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Cancer Epidemiol Biomarkers Prev. 2014 Nov;23(11):2532-42. doi: 10.1158/1055-9965.EPI-14-0613. Epub 2014 Aug 20.

Prolactin determinants in healthy women: A large cross-sectional study within the EPIC cohort.

Author information

1
Division of Cancer Epidemiology, German Cancer Research Center (DKFZ), Heidelberg, Germany. k.tikk@dkfz.de.
2
Division of Cancer Epidemiology, German Cancer Research Center (DKFZ), Heidelberg, Germany.
3
Nutrition, Hormones, and Women's Health Team, Centre for Research in Epidemiology and Population Health (CESP), INSERM U1018, Villejuif, France. Univ Paris Sud, UMRS 1018, Villejuif, France. IGR, Villejuif, France.
4
Danish Cancer Society Research Center, Copenhagen, Denmark.
5
Section for Epidemiology, Department of Public Health, Aarhus University, Aarhus, Denmark.
6
Cancer Epidemiology Centre, Cancer Council Victoria, Melbourne, Australia. Centre for Molecular, Environmental, Genetic, and Analytic Epidemiology, The University of Melbourne, Melbourne, Australia.
7
Section of Nutrition and Metabolism, International Agency for Research on Cancer (IARC), Lyon, France.
8
Department of Epidemiology, German Institute of Human Nutrition (DIfE), Nuthetal, Germany.
9
Department of Hygiene, Epidemiology, and Medical Statistics, University of Athens Medical School, Athens, Greece. Hellenic Health Foundation, Athens, Greece.
10
Department of Hygiene, Epidemiology, and Medical Statistics, University of Athens Medical School, Athens, Greece. Department of Epidemiology, Harvard School of Public Health, Boston, Massachusetts. Bureau of Epidemiologic Research, Academy of Athens, Athens, Greece.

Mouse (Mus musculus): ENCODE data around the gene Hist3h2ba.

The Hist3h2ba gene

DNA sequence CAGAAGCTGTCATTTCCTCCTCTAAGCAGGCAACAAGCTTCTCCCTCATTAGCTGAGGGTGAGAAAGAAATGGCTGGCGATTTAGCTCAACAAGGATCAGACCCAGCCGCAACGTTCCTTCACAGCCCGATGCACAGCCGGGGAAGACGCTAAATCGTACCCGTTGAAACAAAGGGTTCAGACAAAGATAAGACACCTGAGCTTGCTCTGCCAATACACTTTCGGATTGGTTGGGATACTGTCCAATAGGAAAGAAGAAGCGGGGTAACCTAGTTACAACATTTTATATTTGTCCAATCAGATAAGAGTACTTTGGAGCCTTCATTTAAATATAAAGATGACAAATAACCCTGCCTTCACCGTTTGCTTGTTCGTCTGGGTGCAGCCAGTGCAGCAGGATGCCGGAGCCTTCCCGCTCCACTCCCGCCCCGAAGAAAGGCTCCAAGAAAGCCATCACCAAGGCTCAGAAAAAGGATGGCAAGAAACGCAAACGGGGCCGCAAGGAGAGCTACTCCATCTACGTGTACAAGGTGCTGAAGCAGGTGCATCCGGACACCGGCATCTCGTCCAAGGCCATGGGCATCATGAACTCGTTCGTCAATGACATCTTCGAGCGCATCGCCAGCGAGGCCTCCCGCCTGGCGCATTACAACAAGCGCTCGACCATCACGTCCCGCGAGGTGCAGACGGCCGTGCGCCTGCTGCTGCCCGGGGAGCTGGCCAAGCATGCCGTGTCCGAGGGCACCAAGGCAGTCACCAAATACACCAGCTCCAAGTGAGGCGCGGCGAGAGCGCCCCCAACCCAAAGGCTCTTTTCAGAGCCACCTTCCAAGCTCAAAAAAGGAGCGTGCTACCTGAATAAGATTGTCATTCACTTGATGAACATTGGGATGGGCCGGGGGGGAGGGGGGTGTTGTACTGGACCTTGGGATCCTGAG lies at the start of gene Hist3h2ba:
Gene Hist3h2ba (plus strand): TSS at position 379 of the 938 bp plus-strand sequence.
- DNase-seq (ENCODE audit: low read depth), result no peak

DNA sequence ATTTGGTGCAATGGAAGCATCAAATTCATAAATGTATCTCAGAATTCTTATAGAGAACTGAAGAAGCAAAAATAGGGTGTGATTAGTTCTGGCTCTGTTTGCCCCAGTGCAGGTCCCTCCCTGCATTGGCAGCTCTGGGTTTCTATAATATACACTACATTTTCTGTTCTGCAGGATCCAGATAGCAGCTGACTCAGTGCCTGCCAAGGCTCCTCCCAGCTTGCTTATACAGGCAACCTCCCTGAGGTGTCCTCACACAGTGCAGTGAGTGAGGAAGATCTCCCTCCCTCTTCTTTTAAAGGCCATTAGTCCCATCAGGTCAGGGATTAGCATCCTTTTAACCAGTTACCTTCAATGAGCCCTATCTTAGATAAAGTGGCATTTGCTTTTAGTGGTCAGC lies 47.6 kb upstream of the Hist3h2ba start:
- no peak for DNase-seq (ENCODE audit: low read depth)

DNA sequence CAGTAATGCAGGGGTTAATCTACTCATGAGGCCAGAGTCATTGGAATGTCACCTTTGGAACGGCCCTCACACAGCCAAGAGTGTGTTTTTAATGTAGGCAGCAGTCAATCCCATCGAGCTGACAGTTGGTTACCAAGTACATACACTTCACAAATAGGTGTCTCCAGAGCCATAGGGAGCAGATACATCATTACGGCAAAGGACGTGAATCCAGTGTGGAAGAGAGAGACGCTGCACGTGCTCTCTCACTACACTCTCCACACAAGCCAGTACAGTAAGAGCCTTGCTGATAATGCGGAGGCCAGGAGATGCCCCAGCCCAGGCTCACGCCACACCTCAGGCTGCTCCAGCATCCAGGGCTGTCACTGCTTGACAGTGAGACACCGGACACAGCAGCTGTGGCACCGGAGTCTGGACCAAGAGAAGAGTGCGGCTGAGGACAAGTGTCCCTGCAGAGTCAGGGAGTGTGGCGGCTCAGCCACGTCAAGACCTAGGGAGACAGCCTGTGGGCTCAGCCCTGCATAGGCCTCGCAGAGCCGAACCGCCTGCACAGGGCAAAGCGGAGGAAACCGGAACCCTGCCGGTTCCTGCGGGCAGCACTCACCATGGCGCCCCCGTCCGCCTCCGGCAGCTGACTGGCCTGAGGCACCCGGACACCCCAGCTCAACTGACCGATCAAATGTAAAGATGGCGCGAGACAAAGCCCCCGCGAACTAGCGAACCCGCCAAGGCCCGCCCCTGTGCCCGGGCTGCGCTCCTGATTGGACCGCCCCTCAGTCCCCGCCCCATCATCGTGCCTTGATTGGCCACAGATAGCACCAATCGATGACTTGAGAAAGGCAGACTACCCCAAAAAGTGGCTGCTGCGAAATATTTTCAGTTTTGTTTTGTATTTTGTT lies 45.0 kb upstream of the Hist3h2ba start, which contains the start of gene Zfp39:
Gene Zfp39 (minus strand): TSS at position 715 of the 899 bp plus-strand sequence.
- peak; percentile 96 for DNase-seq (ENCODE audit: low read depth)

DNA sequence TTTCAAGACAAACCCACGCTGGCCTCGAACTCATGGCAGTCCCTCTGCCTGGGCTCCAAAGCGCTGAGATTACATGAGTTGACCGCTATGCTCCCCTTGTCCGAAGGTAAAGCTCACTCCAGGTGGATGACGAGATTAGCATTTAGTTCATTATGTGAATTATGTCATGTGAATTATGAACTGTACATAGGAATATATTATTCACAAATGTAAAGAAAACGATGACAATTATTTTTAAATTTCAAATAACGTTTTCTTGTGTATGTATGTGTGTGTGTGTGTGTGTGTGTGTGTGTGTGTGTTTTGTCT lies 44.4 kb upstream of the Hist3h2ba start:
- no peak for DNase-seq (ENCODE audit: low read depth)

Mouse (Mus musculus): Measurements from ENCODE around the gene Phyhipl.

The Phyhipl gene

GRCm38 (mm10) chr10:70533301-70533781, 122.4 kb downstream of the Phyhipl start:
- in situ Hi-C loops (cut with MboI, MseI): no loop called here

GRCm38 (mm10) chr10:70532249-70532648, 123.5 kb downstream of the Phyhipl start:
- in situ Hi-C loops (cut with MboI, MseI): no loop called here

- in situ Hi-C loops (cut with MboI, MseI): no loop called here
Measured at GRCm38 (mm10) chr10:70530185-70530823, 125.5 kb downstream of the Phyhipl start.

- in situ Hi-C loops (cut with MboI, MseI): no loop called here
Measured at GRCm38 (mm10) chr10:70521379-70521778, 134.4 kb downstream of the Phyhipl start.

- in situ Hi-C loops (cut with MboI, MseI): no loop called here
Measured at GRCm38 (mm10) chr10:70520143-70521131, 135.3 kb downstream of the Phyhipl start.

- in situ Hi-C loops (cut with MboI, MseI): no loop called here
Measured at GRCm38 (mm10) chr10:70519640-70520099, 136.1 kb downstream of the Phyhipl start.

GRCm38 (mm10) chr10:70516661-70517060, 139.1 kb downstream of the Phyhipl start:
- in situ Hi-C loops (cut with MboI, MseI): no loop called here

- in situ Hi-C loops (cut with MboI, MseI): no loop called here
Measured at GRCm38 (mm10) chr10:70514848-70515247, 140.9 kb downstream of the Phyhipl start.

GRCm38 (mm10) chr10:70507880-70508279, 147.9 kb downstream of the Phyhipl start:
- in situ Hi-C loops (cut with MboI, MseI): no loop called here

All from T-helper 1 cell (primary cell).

11
Hellenic Health Foundation, Athens, Greece. Department of Epidemiology, Harvard School of Public Health, Boston, Massachusetts. Bureau of Epidemiologic Research, Academy of Athens, Athens, Greece.
12
Molecular and Nutritional Epidemiology Unit, Cancer Research and Prevention Institute-ISPO, Florence, Italy.
13
Epidemiology and Prevention Unit, Fondazione IRCCS Istituto Nazionale dei Tumori, Milano, Italy.
14
Cancer Registry and Histopathology Unit, "Civic-M.P.Arezzo" Hospital ASP, Ragusa, Italy.
15
Center for Cancer Prevention (CPO-Piemonte), Torino, Italy. Human Genetic Foundation (HuGeF), Torino, Italy.
16
Department of Clinical and Experimental Medicine, Federico II University, Naples, Italy.
17
Unit of Nutrition, Environment, and Cancer, Cancer Epidemiology Research Programme, Catalan Institute of Oncology (ICO-IDIBELL), Barcelona, Spain.
18
Public Health Directorate, Asturias, Spain.
19
Escuela Andaluza de Salud Pública, Instituto de Investigación Biosanitario de Granada, Granada, Spain. Consortium for Biomedical Research in Epidemiology and Public Health (CIBER de Epidemiología y Salud Pública (CIBERESP), Madrid, Spain.
20
Consortium for Biomedical Research in Epidemiology and Public Health (CIBER de Epidemiología y Salud Pública (CIBERESP), Madrid, Spain. Basque Regional Health Department, Public Health Division of Gipuzkoa, San Sebastian, Spain.
21
Consortium for Biomedical Research in Epidemiology and Public Health (CIBER de Epidemiología y Salud Pública (CIBERESP), Madrid, Spain. Department of Epidemiology, Murcia Regional Health Authority, Murcia, Spain.
22
Consortium for Biomedical Research in Epidemiology and Public Health (CIBER de Epidemiología y Salud Pública (CIBERESP), Madrid, Spain. Navarre Public Health Institute, Pamplona, Spain.